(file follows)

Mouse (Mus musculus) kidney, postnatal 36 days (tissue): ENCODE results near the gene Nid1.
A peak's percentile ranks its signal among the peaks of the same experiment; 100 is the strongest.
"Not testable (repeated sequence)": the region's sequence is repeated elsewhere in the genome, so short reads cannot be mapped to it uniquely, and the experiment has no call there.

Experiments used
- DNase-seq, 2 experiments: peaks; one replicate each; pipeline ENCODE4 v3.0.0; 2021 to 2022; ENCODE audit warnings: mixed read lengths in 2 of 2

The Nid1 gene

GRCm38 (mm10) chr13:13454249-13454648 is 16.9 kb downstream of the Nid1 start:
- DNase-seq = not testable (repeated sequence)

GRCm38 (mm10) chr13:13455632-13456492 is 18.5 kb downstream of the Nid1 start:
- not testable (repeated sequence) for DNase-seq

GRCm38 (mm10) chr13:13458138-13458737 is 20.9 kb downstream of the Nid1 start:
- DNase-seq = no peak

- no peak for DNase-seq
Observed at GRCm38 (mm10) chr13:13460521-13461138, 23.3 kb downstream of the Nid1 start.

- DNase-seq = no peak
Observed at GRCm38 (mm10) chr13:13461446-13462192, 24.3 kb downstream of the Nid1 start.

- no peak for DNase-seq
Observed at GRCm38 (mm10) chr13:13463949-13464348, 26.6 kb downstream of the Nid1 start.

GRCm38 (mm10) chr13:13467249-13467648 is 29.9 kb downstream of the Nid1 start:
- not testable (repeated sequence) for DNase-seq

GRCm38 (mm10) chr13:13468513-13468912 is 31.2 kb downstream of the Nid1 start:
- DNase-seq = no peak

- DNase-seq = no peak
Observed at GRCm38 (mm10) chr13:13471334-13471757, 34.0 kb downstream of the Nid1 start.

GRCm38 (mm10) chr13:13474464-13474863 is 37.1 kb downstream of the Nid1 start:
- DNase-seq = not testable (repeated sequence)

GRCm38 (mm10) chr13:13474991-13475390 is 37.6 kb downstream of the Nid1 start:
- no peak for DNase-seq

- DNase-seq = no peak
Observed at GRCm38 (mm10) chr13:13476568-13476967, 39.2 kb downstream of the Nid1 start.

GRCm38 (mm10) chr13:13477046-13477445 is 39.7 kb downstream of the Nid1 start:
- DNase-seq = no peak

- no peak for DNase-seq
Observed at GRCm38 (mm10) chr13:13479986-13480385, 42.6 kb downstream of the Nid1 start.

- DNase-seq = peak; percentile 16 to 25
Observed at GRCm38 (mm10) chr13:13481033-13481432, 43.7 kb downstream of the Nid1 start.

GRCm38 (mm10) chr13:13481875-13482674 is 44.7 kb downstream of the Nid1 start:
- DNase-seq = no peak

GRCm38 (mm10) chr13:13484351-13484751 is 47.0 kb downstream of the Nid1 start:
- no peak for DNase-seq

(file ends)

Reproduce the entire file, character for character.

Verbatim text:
Mouse (Mus musculus) kidney, postnatal 36 days (tissue): ENCODE results near the gene Nid1.
A peak's percentile ranks its signal among the peaks of the same experiment; 100 is the strongest.
"Not testable (repeated sequence)": the region's sequence is repeated elsewhere in the genome, so short reads cannot be mapped to it uniquely, and the experiment has no call there.

Experiments used
- DNase-seq, 2 experiments: peaks; one replicate each; pipeline ENCODE4 v3.0.0; 2021 to 2022; ENCODE audit warnings: mixed read lengths in 2 of 2

The Nid1 gene

GRCm38 (mm10) chr13:13454249-13454648 is 16.9 kb downstream of the Nid1 start:
- DNase-seq = not testable (repeated sequence)

GRCm38 (mm10) chr13:13455632-13456492 is 18.5 kb downstream of the Nid1 start:
- not testable (repeated sequence) for DNase-seq

GRCm38 (mm10) chr13:13458138-13458737 is 20.9 kb downstream of the Nid1 start:
- DNase-seq = no peak

- no peak for DNase-seq
Observed at GRCm38 (mm10) chr13:13460521-13461138, 23.3 kb downstream of the Nid1 start.

- DNase-seq = no peak
Observed at GRCm38 (mm10) chr13:13461446-13462192, 24.3 kb downstream of the Nid1 start.

- no peak for DNase-seq
Observed at GRCm38 (mm10) chr13:13463949-13464348, 26.6 kb downstream of the Nid1 start.

GRCm38 (mm10) chr13:13467249-13467648 is 29.9 kb downstream of the Nid1 start:
- not testable (repeated sequence) for DNase-seq

GRCm38 (mm10) chr13:13468513-13468912 is 31.2 kb downstream of the Nid1 start:
- DNase-seq = no peak

- DNase-seq = no peak
Observed at GRCm38 (mm10) chr13:13471334-13471757, 34.0 kb downstream of the Nid1 start.

GRCm38 (mm10) chr13:13474464-13474863 is 37.1 kb downstream of the Nid1 start:
- DNase-seq = not testable (repeated sequence)

GRCm38 (mm10) chr13:13474991-13475390 is 37.6 kb downstream of the Nid1 start:
- no peak for DNase-seq

- DNase-seq = no peak
Observed at GRCm38 (mm10) chr13:13476568-13476967, 39.2 kb downstream of the Nid1 start.

GRCm38 (mm10) chr13:13477046-13477445 is 39.7 kb downstream of the Nid1 start:
- DNase-seq = no peak

- no peak for DNase-seq
Observed at GRCm38 (mm10) chr13:13479986-13480385, 42.6 kb downstream of the Nid1 start.

- DNase-seq = peak; percentile 16 to 25
Observed at GRCm38 (mm10) chr13:13481033-13481432, 43.7 kb downstream of the Nid1 start.

GRCm38 (mm10) chr13:13481875-13482674 is 44.7 kb downstream of the Nid1 start:
- DNase-seq = no peak

GRCm38 (mm10) chr13:13484351-13484751 is 47.0 kb downstream of the Nid1 start:
- no peak for DNase-seq